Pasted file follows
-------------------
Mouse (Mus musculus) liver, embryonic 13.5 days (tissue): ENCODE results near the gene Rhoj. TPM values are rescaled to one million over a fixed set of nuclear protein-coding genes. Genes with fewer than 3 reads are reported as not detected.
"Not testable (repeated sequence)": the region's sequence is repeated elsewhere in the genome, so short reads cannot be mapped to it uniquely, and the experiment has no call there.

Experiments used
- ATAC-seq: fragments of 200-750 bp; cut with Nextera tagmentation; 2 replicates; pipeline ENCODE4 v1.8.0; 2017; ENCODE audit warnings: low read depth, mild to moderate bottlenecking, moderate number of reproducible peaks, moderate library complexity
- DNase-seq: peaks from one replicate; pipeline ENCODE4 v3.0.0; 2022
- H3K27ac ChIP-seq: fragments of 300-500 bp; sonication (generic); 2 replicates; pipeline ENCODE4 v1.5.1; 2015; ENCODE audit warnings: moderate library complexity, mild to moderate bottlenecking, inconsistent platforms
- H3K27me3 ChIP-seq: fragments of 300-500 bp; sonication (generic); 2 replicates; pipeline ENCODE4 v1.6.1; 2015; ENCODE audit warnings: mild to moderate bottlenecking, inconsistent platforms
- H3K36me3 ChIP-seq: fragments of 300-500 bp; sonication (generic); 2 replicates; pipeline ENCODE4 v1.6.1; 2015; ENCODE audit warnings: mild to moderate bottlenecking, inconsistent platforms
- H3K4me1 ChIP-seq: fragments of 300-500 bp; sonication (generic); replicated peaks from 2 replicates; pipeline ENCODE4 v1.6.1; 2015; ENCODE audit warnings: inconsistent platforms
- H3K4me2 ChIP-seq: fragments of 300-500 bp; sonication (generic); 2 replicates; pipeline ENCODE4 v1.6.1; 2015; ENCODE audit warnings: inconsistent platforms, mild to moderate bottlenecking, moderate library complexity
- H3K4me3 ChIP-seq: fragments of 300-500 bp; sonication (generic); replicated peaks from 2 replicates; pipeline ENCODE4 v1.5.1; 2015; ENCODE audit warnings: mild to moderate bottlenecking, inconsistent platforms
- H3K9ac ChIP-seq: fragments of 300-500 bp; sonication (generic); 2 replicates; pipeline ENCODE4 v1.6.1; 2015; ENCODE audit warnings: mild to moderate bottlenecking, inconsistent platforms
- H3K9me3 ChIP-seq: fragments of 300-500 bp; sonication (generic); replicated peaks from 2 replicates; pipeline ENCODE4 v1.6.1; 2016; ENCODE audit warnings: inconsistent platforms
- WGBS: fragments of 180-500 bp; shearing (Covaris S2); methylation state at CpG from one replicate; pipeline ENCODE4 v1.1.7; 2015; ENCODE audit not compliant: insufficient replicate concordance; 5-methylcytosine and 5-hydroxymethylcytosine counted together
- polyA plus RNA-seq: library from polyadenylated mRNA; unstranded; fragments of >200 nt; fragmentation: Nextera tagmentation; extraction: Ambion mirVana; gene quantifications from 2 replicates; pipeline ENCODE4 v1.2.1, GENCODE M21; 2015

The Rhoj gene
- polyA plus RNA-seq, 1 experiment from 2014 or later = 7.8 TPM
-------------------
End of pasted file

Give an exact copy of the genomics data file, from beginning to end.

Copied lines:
Mouse (Mus musculus) liver, embryonic 13.5 days (tissue): ENCODE results near the gene Rhoj. TPM values are rescaled to one million over a fixed set of nuclear protein-coding genes. Genes with fewer than 3 reads are reported as not detected.
"Not testable (repeated sequence)": the region's sequence is repeated elsewhere in the genome, so short reads cannot be mapped to it uniquely, and the experiment has no call there.

Experiments used
- ATAC-seq: fragments of 200-750 bp; cut with Nextera tagmentation; 2 replicates; pipeline ENCODE4 v1.8.0; 2017; ENCODE audit warnings: low read depth, mild to moderate bottlenecking, moderate number of reproducible peaks, moderate library complexity
- DNase-seq: peaks from one replicate; pipeline ENCODE4 v3.0.0; 2022
- H3K27ac ChIP-seq: fragments of 300-500 bp; sonication (generic); 2 replicates; pipeline ENCODE4 v1.5.1; 2015; ENCODE audit warnings: moderate library complexity, mild to moderate bottlenecking, inconsistent platforms
- H3K27me3 ChIP-seq: fragments of 300-500 bp; sonication (generic); 2 replicates; pipeline ENCODE4 v1.6.1; 2015; ENCODE audit warnings: mild to moderate bottlenecking, inconsistent platforms
- H3K36me3 ChIP-seq: fragments of 300-500 bp; sonication (generic); 2 replicates; pipeline ENCODE4 v1.6.1; 2015; ENCODE audit warnings: mild to moderate bottlenecking, inconsistent platforms
- H3K4me1 ChIP-seq: fragments of 300-500 bp; sonication (generic); replicated peaks from 2 replicates; pipeline ENCODE4 v1.6.1; 2015; ENCODE audit warnings: inconsistent platforms
- H3K4me2 ChIP-seq: fragments of 300-500 bp; sonication (generic); 2 replicates; pipeline ENCODE4 v1.6.1; 2015; ENCODE audit warnings: inconsistent platforms, mild to moderate bottlenecking, moderate library complexity
- H3K4me3 ChIP-seq: fragments of 300-500 bp; sonication (generic); replicated peaks from 2 replicates; pipeline ENCODE4 v1.5.1; 2015; ENCODE audit warnings: mild to moderate bottlenecking, inconsistent platforms
- H3K9ac ChIP-seq: fragments of 300-500 bp; sonication (generic); 2 replicates; pipeline ENCODE4 v1.6.1; 2015; ENCODE audit warnings: mild to moderate bottlenecking, inconsistent platforms
- H3K9me3 ChIP-seq: fragments of 300-500 bp; sonication (generic); replicated peaks from 2 replicates; pipeline ENCODE4 v1.6.1; 2016; ENCODE audit warnings: inconsistent platforms
- WGBS: fragments of 180-500 bp; shearing (Covaris S2); methylation state at CpG from one replicate; pipeline ENCODE4 v1.1.7; 2015; ENCODE audit not compliant: insufficient replicate concordance; 5-methylcytosine and 5-hydroxymethylcytosine counted together
- polyA plus RNA-seq: library from polyadenylated mRNA; unstranded; fragments of >200 nt; fragmentation: Nextera tagmentation; extraction: Ambion mirVana; gene quantifications from 2 replicates; pipeline ENCODE4 v1.2.1, GENCODE M21; 2015

The Rhoj gene
- polyA plus RNA-seq, 1 experiment from 2014 or later = 7.8 TPM